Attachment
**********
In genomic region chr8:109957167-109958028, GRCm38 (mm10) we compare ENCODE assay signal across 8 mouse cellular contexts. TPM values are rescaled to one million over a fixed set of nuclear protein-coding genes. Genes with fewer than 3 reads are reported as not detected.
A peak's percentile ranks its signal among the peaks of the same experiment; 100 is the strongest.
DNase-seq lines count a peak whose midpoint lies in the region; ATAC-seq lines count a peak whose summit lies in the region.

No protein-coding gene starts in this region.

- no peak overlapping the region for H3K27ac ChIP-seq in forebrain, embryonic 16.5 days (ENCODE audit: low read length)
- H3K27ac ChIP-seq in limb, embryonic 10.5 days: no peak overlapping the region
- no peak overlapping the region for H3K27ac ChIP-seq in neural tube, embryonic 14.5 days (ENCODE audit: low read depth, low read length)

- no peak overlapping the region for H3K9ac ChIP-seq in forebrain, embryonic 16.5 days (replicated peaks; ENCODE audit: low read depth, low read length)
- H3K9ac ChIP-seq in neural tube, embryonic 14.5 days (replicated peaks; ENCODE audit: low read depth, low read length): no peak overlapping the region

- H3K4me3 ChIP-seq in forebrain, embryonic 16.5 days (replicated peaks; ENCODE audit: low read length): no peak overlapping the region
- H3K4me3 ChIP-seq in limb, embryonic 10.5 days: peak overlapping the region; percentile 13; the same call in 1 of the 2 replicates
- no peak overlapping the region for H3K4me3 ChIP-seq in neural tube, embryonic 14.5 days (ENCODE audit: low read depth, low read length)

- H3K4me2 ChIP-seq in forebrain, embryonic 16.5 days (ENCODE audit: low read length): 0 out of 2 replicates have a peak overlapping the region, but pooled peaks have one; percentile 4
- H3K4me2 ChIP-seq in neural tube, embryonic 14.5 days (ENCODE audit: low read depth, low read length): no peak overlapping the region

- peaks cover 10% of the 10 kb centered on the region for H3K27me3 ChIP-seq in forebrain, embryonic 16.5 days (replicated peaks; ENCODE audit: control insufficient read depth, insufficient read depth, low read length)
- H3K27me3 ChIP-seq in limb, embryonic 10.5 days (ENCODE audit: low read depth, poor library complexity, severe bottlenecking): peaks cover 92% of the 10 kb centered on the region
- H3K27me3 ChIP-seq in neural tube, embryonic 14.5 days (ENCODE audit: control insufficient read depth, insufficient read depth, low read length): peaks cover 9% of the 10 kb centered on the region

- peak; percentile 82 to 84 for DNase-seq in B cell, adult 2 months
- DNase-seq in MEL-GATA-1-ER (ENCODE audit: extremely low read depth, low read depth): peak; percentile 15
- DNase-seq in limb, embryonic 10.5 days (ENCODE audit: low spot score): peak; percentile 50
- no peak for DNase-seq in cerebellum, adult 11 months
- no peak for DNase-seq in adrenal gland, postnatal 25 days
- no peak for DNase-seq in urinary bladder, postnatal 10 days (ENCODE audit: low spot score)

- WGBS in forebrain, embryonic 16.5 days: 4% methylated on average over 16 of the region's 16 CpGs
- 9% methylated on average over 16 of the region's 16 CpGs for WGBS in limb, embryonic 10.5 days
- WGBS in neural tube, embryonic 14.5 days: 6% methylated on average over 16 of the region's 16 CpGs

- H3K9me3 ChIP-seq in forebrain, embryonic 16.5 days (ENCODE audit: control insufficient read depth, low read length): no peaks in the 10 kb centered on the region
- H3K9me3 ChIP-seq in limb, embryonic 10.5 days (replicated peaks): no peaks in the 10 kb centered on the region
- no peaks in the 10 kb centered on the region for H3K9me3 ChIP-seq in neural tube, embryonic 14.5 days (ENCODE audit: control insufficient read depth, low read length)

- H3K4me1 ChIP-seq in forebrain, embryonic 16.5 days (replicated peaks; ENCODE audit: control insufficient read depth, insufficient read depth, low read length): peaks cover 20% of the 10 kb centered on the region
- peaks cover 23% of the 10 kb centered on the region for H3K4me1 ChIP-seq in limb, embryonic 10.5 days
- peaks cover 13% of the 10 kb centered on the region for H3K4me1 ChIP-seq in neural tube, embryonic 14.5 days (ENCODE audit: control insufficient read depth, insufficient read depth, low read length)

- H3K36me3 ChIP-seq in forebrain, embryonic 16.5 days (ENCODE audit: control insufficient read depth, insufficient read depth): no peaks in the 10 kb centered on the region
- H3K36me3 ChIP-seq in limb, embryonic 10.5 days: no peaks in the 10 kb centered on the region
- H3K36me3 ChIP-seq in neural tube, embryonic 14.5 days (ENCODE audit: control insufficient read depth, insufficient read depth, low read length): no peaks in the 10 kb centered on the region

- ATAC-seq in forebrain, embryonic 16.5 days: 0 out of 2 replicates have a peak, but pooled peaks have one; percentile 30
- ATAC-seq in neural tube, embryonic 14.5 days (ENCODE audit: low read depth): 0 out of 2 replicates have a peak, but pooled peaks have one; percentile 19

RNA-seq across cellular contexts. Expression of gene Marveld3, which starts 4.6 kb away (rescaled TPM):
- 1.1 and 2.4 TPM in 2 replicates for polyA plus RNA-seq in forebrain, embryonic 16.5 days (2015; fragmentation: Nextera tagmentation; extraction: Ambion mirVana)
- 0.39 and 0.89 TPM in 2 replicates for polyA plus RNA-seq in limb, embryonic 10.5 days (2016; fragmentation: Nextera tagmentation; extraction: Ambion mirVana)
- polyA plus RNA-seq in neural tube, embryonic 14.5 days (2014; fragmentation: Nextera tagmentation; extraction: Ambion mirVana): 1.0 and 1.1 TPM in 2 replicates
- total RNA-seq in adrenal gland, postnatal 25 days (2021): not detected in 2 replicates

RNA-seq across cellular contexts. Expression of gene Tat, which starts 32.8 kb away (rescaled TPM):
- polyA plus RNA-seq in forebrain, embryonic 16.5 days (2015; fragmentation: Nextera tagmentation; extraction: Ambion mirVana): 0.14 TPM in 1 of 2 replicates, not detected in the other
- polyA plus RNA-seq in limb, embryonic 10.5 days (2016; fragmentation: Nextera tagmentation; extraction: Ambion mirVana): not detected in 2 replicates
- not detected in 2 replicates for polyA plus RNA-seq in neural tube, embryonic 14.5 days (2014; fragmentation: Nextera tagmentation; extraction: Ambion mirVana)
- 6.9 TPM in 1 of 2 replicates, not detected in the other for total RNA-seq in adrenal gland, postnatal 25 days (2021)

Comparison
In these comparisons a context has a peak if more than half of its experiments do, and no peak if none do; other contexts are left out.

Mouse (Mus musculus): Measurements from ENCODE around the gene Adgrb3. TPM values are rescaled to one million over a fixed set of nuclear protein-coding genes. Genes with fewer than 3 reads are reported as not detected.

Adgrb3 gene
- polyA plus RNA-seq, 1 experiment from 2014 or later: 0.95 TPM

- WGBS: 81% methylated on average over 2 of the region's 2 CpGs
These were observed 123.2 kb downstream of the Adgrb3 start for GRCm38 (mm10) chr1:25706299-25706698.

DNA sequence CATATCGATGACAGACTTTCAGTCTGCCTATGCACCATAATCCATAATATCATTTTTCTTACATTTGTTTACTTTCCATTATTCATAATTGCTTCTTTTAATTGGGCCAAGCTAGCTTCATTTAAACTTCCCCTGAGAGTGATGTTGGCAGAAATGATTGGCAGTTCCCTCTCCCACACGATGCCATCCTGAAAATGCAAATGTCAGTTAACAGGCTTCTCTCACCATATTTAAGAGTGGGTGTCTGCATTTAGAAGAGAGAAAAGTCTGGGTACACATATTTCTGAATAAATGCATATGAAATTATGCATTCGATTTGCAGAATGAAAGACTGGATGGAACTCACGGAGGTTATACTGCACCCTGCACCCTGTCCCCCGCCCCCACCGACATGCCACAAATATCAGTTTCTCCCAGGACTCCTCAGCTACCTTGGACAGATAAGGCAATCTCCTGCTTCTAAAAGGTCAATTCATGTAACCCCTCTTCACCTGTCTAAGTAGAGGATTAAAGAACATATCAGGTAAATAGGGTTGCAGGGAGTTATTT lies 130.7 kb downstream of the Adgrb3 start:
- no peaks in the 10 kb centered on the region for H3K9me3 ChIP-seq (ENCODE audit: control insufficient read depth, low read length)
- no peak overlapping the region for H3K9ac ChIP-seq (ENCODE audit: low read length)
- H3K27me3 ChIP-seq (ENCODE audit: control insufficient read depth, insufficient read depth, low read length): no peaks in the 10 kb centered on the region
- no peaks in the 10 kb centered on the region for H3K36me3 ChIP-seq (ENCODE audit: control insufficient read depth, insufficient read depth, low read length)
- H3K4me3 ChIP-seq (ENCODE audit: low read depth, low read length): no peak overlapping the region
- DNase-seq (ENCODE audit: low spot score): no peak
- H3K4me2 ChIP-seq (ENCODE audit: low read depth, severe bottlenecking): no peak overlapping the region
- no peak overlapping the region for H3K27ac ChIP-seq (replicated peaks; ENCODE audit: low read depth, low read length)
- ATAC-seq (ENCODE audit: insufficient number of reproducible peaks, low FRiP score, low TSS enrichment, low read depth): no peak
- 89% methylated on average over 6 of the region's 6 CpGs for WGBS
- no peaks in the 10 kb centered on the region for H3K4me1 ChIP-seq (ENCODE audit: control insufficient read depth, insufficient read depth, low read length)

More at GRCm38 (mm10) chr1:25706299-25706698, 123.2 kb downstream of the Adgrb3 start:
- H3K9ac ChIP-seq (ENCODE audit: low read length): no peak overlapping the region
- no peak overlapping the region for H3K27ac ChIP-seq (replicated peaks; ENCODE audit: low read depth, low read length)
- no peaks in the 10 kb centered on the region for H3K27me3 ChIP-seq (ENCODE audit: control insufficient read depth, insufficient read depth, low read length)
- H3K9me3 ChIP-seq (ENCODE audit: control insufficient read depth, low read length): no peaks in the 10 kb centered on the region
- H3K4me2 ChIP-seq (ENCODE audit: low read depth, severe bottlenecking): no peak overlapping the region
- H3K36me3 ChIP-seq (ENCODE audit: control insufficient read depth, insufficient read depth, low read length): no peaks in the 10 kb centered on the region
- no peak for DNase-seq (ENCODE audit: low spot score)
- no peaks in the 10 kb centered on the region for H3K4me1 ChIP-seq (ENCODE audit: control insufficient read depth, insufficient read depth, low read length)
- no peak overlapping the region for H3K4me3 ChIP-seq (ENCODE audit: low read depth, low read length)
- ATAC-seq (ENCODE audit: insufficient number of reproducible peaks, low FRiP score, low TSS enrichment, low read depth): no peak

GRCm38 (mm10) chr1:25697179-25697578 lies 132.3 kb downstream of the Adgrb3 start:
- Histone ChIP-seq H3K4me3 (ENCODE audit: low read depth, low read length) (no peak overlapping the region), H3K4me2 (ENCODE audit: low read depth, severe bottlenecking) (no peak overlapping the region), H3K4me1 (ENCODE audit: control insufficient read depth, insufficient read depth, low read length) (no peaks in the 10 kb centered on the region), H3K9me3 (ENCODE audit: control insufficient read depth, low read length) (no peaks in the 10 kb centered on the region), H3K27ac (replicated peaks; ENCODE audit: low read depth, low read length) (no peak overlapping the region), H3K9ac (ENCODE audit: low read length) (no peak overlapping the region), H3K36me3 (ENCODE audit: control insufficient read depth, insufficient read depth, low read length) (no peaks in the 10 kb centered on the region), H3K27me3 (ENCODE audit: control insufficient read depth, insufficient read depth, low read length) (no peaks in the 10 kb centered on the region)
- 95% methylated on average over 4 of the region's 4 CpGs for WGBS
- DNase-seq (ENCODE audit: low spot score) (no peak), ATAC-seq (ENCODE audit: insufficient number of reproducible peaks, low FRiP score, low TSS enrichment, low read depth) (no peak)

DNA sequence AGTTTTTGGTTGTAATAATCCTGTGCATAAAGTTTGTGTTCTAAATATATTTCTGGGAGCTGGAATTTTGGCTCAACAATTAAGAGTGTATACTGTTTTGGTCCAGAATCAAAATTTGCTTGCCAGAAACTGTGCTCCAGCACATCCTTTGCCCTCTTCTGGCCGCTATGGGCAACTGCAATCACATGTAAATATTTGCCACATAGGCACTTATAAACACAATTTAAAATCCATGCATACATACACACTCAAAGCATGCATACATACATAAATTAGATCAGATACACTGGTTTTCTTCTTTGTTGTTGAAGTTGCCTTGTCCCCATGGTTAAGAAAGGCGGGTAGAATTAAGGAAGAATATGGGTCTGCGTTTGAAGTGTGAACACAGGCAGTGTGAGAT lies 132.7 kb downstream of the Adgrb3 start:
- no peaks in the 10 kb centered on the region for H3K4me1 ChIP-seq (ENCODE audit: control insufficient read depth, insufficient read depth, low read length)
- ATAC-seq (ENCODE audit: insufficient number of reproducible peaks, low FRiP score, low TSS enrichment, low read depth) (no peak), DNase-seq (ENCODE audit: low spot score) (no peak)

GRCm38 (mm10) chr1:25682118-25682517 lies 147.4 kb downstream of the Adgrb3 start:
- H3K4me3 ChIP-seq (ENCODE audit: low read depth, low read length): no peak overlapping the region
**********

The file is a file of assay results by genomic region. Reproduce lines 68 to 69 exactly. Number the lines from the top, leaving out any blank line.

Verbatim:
- H3K9ac ChIP-seq (ENCODE audit: low read length): no peak overlapping the region
- no peak overlapping the region for H3K27ac ChIP-seq (replicated peaks; ENCODE audit: low read depth, low read length)